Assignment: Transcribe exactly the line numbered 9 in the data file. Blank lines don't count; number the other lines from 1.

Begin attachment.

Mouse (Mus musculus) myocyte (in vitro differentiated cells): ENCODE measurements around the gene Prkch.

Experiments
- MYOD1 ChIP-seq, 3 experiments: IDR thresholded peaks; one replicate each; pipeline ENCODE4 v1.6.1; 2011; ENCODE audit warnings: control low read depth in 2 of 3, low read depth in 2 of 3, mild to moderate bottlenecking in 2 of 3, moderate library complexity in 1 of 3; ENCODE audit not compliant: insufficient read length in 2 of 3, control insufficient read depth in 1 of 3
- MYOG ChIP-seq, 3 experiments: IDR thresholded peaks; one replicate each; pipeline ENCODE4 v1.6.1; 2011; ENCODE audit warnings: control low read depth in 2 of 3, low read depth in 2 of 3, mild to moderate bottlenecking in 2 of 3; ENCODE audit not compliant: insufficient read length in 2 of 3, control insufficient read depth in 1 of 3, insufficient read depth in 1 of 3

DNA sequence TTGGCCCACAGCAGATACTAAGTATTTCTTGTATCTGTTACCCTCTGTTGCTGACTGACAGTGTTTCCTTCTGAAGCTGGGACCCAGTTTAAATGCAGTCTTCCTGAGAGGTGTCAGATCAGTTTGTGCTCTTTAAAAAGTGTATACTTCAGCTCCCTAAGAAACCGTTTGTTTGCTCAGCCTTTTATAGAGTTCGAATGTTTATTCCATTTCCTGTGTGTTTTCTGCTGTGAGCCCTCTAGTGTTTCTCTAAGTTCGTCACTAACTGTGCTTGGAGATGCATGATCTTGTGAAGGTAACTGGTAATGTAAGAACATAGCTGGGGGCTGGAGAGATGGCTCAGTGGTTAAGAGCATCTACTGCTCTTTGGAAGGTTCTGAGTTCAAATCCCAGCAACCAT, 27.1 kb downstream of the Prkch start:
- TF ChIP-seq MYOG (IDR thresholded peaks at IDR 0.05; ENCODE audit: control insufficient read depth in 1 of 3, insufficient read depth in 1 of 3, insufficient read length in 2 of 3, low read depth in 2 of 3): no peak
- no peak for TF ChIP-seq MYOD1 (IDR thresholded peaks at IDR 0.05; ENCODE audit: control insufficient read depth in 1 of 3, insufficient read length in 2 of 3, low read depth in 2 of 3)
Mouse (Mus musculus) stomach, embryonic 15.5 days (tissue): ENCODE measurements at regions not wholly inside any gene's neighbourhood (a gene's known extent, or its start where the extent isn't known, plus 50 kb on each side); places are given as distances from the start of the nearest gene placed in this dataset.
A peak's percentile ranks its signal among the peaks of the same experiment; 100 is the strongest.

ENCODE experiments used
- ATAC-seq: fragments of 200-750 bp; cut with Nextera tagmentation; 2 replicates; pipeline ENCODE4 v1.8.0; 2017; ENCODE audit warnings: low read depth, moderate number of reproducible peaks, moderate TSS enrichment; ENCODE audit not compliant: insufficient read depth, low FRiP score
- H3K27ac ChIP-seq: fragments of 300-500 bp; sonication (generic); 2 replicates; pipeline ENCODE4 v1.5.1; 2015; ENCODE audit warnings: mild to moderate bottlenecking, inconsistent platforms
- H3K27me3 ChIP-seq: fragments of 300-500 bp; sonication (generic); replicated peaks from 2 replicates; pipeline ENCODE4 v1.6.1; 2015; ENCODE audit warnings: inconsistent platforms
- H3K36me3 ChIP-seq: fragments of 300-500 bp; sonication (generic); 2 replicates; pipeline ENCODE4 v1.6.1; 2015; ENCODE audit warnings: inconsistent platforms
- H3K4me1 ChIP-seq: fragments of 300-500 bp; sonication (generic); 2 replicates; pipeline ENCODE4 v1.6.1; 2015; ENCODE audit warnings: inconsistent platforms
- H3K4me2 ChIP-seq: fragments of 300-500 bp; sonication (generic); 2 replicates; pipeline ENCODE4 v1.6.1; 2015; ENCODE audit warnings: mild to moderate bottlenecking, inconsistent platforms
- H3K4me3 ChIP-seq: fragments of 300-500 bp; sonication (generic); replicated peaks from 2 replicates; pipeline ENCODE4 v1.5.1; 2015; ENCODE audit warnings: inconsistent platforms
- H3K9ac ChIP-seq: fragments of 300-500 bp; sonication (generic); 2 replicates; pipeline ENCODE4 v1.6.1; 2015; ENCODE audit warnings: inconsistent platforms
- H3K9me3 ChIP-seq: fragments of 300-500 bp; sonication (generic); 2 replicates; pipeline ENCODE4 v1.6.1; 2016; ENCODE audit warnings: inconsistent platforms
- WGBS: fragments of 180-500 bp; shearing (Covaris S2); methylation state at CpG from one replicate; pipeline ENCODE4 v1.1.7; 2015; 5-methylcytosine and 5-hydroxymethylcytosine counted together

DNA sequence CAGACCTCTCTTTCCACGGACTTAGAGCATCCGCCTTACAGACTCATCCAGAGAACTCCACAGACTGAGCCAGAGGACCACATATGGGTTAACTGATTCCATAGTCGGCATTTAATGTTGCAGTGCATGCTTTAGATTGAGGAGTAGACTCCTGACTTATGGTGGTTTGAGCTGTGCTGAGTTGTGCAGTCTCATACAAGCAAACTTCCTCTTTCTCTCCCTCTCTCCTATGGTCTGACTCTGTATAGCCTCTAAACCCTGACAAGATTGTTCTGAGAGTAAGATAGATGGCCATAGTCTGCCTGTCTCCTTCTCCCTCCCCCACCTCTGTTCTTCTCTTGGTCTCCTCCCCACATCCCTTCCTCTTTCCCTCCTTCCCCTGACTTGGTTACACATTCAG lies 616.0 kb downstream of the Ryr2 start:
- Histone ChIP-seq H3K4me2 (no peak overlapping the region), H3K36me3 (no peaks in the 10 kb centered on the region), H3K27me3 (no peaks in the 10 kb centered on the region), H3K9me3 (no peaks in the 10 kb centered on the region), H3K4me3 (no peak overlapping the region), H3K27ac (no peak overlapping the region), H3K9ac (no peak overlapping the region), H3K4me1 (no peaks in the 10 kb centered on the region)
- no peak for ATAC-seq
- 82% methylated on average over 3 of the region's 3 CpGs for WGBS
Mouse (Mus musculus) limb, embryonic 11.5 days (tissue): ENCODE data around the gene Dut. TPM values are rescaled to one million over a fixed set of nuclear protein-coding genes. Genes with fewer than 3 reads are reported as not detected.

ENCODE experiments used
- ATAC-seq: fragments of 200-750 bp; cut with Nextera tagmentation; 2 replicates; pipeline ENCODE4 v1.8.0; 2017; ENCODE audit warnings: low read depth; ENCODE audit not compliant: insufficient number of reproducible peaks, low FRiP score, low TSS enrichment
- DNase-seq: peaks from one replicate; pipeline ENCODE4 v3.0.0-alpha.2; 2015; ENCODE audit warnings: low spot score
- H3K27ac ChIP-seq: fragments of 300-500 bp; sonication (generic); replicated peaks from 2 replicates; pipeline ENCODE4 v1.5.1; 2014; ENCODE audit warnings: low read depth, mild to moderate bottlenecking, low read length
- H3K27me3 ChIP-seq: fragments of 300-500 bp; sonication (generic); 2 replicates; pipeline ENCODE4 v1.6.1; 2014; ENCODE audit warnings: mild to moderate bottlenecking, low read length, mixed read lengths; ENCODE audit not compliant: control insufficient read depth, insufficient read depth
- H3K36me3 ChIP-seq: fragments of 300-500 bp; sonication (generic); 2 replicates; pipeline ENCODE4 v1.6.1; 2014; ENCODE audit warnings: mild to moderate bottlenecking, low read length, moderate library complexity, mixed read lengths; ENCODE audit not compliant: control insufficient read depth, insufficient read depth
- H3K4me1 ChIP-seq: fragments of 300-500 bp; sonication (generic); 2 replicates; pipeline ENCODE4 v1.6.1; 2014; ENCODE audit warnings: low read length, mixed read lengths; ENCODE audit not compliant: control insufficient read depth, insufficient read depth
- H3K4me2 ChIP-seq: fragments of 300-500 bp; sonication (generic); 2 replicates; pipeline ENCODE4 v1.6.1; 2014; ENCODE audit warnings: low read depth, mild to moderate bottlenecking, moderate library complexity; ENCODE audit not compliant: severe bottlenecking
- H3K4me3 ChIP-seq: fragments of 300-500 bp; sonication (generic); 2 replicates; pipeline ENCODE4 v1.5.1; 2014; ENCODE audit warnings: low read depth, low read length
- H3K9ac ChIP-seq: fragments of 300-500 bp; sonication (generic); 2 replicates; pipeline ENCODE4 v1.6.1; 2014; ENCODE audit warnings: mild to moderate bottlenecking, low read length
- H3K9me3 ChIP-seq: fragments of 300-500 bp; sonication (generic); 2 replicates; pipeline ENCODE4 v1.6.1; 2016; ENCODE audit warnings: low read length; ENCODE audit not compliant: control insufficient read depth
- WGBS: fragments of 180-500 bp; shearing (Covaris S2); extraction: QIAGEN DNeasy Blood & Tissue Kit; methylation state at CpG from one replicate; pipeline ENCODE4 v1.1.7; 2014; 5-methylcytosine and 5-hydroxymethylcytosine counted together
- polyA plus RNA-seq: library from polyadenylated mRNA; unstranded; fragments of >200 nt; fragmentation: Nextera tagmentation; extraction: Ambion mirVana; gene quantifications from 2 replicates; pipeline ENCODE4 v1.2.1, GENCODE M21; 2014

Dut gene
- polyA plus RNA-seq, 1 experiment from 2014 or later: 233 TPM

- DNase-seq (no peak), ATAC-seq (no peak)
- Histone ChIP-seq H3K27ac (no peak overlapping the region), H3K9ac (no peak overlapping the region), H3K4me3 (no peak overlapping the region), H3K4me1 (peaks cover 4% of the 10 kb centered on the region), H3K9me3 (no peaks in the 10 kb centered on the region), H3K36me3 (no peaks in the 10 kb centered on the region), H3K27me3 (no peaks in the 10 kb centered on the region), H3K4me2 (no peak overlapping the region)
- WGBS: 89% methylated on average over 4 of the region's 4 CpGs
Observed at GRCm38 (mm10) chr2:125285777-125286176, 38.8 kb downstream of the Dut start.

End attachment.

A peak's percentile ranks its signal among the peaks of the same experiment; 100 is the strongest.